Chandler was the second overall pick in the 2001 NBA Draft by the Chicago Bulls. After not panning out the way Chicago had hoped, Chandler was dealt to the New Orleans Hornets, where he and Chris Paul developed an impeccable bond. In 2007-08, Chandler averaged the highest point total of his career at 11.8 while grabbing almost just as many rebounds: 11.7.
His performance dwindled during his third and final season in the Big Easy, and he found himself a member of the lowly Charlotte Bobcats the next year. In Charlotte, Chandler started only 27 of his 51 games, and logged just 23 minutes on average.
Chandler's career was trending in a downward direction, until the Dallas Mavericks took a flyer on the center who was entering the final year of his contract. This is where Chandler's NBA status was reborn.
He acted as the Mavs' defensive anchor in the middle en route to their NBA title during the 2010-11 season. His performance earned him a maximum contract with the Knicks, where he's stepped up his offensive game to lead all players in shooting percentage in 2011-12 and 2012-13.
Chandler has come a long way, but is finally one of the top centers in the league today.
Aside from his half-season stint in New York during the first months of 2010-11, Raymond Felton's career has been overwhelmingly mediocre.
Felton logged a 17.3 PER in his time under Mike D'Antoni, but has averaged a mark of 14.2 in all other seasons—just under the league-average of 15.
He's been the ringleader of Mike Woodson's offense and has been both effective and erratic. He's averaged only 5.8 assists, which is just 0.2 more than his career-low average for dishes. He's scored 14.7 points per contest, but on a despicable career-high 14.1 attempts per game.
Felton is able to explode into the paint quicker than many point guards, but lacks the ability to finish at the rim. He's completed just under 55 percent of his attempts at the rim in 2012-13.
There's no special quality to Felton, and last offseason's signing with the Knicks was the fourth change of scenery he's experienced in his career. We can throw him under the category of Knicks castoffs that are molding together to lead the Knicks to a high seeding this postseason.
Nine years in, J.R. Smith's career has been as eventful as NBA careers come.
The New Jersey native was drafted by the Hornets, where he spent the first two seasons of his career. He was then shipped to the Chicago Bulls in a deal involving Tyson Chandler, but was dealt to the Denver Nuggets before ever logging a minute with the Bulls.
In Denver, J.R. blossomed into one of the league's more explosive scorers, as well as one of its most explosive personalities. He scored 14 points per game in his Nuggets career as a sixth man, but never shot more than 45 percent from the field in any season.
With Denver, Smith was involved in a brawl with the Knicks, where him and Nate Robinson took their wrestling match into the first few rows of the Garden seats.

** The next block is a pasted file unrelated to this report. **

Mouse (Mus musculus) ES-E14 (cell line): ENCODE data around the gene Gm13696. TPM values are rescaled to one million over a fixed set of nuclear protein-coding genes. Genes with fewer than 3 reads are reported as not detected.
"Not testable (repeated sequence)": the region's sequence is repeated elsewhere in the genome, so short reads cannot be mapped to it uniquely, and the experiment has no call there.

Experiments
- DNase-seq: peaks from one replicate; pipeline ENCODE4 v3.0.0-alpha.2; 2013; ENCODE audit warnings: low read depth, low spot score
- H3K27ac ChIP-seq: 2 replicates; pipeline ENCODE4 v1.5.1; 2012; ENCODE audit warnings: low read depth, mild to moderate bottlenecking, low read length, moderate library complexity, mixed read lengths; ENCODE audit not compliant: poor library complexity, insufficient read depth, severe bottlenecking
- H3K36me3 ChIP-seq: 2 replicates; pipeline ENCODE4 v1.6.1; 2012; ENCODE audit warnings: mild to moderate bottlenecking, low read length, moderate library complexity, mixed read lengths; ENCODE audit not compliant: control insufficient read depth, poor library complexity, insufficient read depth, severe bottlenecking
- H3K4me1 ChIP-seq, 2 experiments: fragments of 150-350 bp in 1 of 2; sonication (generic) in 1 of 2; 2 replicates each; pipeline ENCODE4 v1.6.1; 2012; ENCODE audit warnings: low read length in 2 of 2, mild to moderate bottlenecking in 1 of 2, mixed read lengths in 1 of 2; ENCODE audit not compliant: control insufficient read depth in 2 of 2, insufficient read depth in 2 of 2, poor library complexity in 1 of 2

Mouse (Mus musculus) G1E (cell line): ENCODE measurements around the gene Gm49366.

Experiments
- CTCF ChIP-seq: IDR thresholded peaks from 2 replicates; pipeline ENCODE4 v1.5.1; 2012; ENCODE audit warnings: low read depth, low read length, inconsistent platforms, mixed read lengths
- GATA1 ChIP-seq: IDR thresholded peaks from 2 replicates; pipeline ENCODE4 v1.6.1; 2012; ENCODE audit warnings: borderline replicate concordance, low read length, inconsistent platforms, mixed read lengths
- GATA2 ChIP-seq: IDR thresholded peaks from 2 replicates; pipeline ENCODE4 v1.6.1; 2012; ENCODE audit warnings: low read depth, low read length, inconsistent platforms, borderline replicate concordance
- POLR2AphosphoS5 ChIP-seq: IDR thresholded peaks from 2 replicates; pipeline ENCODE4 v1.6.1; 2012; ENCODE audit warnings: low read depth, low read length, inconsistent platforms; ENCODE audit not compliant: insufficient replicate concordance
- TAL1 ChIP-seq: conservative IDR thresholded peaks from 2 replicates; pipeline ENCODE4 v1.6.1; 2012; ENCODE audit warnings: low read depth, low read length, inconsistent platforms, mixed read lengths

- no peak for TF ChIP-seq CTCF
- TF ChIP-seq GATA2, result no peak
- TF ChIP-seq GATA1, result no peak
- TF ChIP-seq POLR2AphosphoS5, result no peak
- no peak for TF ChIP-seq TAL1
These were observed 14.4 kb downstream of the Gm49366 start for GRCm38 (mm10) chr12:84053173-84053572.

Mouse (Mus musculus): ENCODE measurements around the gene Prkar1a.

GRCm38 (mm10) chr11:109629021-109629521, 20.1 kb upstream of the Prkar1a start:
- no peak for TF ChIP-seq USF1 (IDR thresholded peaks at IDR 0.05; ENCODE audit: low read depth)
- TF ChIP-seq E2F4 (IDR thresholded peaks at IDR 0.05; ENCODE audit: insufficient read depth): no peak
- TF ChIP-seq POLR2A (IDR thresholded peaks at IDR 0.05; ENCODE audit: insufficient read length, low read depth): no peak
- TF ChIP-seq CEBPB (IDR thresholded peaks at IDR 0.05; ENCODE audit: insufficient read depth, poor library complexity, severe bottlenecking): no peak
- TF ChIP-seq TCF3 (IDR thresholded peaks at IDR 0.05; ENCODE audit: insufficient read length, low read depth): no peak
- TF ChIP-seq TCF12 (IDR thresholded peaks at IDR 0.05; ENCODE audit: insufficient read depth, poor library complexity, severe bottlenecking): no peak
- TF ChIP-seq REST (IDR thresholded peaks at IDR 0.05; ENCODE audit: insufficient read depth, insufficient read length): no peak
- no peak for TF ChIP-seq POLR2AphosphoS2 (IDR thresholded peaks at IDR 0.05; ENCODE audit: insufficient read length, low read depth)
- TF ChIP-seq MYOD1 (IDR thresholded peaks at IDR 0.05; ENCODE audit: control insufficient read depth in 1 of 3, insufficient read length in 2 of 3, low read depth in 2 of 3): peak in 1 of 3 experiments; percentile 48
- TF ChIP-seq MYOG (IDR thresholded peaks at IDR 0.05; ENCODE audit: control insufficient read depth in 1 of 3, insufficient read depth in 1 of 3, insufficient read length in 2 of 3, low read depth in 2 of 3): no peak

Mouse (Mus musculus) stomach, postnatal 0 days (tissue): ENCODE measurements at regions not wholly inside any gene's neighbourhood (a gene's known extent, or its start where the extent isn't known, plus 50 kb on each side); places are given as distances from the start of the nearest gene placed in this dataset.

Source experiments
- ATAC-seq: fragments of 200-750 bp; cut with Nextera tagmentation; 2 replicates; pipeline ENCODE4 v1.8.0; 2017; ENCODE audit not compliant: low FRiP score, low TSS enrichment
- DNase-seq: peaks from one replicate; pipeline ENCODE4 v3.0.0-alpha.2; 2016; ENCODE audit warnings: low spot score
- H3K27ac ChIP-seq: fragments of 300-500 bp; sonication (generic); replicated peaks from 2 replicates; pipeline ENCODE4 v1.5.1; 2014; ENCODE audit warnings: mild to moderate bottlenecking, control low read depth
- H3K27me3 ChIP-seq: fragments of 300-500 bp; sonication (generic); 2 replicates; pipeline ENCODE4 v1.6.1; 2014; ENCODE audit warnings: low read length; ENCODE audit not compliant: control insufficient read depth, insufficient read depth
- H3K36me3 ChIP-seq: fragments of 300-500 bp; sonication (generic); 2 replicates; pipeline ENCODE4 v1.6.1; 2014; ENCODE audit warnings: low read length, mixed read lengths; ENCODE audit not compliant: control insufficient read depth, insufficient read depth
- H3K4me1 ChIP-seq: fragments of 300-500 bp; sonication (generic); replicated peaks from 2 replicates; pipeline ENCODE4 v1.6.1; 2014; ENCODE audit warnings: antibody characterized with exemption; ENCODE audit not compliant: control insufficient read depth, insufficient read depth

In his first trip to the playoffs, he and head coach George Karl had a falling out, courtesy of Smith's questionable shot selection that continues to doom him today. The following is from an ESPN.com article dated May 1, 2007.
"I have no idea what planet that came from," Karl told The Associated Press. Karl said he had drawn up a play to get the ball to Iverson or Anthony.
"And then, of course the one with eight seconds to go, from 50 feet," Karl said. "I just love the dignity of the game being insulted right in front of me."
Smith was involved in an incident in a nightclub before the 2007 season, which led to his suspension for the first three games of that year. That same year, Smith was also involved in a car accident and was charged with reckless driving. His friend was killed in the accident. He was suspended in 2009 for the incident.
As a Knick, Smith has been involved in a couple of social media-related incidents. Last season, J.R. tweeted out an inappropriate photo of model Tahiri which warranted a league fine.
Weeks ago, messages were leaked between Smith and a high school girl containing more explicit content. No league penalty has been handed down though, and Smith has been making light of the situation ever since.
On the court for New York, Smith has contributed a career-high 16.5 points, but has also added numerous occasions of poor shot selection and decision making. As it usually goes with J.R., they're taking the good with the bad.
Mike Woodson played a huge role in the Knicks' early season success. But it's easy to forget that he was plucked off the coaching scrapheap before the 2011-12 by New York.
He successfully resurrected the Atlanta Hawks franchise from the dead. During his six seasons at the helm, Atlanta morphed from a 13-win squad in 2004-05, to a playoff mainstay in 2009-10.
But it was his playoff futility that ultimately did him in as Hawks head man.
Woodson's Hawks teams improved every season under his leadership, and made the postseason in each of his last three seasons. They took the eventual champion Boston Celtics to seven games in the first round of the 2008 postseason, but that was the highlight of his playoff coaching success.
The next two years, the Hawks won their first-round matchup in seven games, only to be swept away in the next round. After growing tired of playoff failure, Woodson was relieved of his duties in 2010.
Woody was notorious for his Iso-Joe offense, which relied heavily on Joe Johnson running the show in crunch time. Coupled with limited playoff success, this steered several NBA teams with coaching vacancies away from Woodson.
The Knicks brought Woodson on as a defensive coach prior to the 2011-12 season, and bumped over one seat on the bench following Mike D'Antoni's departure in March.
Woodson has coached to a 56-29 record in New York, and the Knicks' success should come as no surprise when you consider several players' pasts line up symmetrically with that of their coach.